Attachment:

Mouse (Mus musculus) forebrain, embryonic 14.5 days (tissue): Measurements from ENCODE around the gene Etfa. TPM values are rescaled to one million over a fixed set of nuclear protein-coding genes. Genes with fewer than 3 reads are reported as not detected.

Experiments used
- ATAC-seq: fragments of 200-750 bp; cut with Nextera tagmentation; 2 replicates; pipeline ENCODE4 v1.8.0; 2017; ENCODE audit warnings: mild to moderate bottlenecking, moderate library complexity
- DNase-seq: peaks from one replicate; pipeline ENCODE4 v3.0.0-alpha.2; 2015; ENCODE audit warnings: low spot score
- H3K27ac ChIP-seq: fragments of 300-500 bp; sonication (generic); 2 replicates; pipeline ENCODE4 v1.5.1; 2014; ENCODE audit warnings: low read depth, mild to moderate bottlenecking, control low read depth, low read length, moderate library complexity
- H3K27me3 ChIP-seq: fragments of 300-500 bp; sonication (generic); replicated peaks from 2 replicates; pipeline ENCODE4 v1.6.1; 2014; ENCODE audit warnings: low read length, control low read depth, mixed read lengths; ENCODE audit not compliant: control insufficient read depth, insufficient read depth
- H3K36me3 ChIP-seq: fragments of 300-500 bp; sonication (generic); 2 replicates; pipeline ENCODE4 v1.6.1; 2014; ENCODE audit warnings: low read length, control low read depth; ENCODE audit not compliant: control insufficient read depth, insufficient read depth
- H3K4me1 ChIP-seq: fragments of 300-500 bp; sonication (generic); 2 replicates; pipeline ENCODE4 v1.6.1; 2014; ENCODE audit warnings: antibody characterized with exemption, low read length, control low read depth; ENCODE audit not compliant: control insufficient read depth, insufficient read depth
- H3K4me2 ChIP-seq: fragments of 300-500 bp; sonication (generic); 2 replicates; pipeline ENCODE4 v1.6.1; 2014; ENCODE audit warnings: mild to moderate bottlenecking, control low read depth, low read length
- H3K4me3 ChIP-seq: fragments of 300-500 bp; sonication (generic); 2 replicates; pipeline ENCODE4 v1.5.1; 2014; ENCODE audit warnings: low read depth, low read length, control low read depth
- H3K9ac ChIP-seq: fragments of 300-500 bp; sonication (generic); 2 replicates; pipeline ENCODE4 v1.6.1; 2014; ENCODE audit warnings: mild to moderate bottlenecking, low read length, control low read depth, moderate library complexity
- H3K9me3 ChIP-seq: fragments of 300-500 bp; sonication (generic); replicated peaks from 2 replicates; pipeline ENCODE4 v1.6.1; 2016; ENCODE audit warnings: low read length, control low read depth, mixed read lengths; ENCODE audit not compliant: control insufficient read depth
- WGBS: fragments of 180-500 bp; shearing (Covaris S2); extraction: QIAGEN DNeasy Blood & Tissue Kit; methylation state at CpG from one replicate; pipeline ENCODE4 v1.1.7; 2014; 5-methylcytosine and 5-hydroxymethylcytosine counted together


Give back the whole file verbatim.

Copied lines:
Mouse (Mus musculus) forebrain, embryonic 14.5 days (tissue): Measurements from ENCODE around the gene Etfa. TPM values are rescaled to one million over a fixed set of nuclear protein-coding genes. Genes with fewer than 3 reads are reported as not detected.

Experiments used
- ATAC-seq: fragments of 200-750 bp; cut with Nextera tagmentation; 2 replicates; pipeline ENCODE4 v1.8.0; 2017; ENCODE audit warnings: mild to moderate bottlenecking, moderate library complexity
- DNase-seq: peaks from one replicate; pipeline ENCODE4 v3.0.0-alpha.2; 2015; ENCODE audit warnings: low spot score
- H3K27ac ChIP-seq: fragments of 300-500 bp; sonication (generic); 2 replicates; pipeline ENCODE4 v1.5.1; 2014; ENCODE audit warnings: low read depth, mild to moderate bottlenecking, control low read depth, low read length, moderate library complexity
- H3K27me3 ChIP-seq: fragments of 300-500 bp; sonication (generic); replicated peaks from 2 replicates; pipeline ENCODE4 v1.6.1; 2014; ENCODE audit warnings: low read length, control low read depth, mixed read lengths; ENCODE audit not compliant: control insufficient read depth, insufficient read depth
- H3K36me3 ChIP-seq: fragments of 300-500 bp; sonication (generic); 2 replicates; pipeline ENCODE4 v1.6.1; 2014; ENCODE audit warnings: low read length, control low read depth; ENCODE audit not compliant: control insufficient read depth, insufficient read depth
- H3K4me1 ChIP-seq: fragments of 300-500 bp; sonication (generic); 2 replicates; pipeline ENCODE4 v1.6.1; 2014; ENCODE audit warnings: antibody characterized with exemption, low read length, control low read depth; ENCODE audit not compliant: control insufficient read depth, insufficient read depth
- H3K4me2 ChIP-seq: fragments of 300-500 bp; sonication (generic); 2 replicates; pipeline ENCODE4 v1.6.1; 2014; ENCODE audit warnings: mild to moderate bottlenecking, control low read depth, low read length
- H3K4me3 ChIP-seq: fragments of 300-500 bp; sonication (generic); 2 replicates; pipeline ENCODE4 v1.5.1; 2014; ENCODE audit warnings: low read depth, low read length, control low read depth
- H3K9ac ChIP-seq: fragments of 300-500 bp; sonication (generic); 2 replicates; pipeline ENCODE4 v1.6.1; 2014; ENCODE audit warnings: mild to moderate bottlenecking, low read length, control low read depth, moderate library complexity
- H3K9me3 ChIP-seq: fragments of 300-500 bp; sonication (generic); replicated peaks from 2 replicates; pipeline ENCODE4 v1.6.1; 2016; ENCODE audit warnings: low read length, control low read depth, mixed read lengths; ENCODE audit not compliant: control insufficient read depth
- WGBS: fragments of 180-500 bp; shearing (Covaris S2); extraction: QIAGEN DNeasy Blood & Tissue Kit; methylation state at CpG from one replicate; pipeline ENCODE4 v1.1.7; 2014; 5-methylcytosine and 5-hydroxymethylcytosine counted together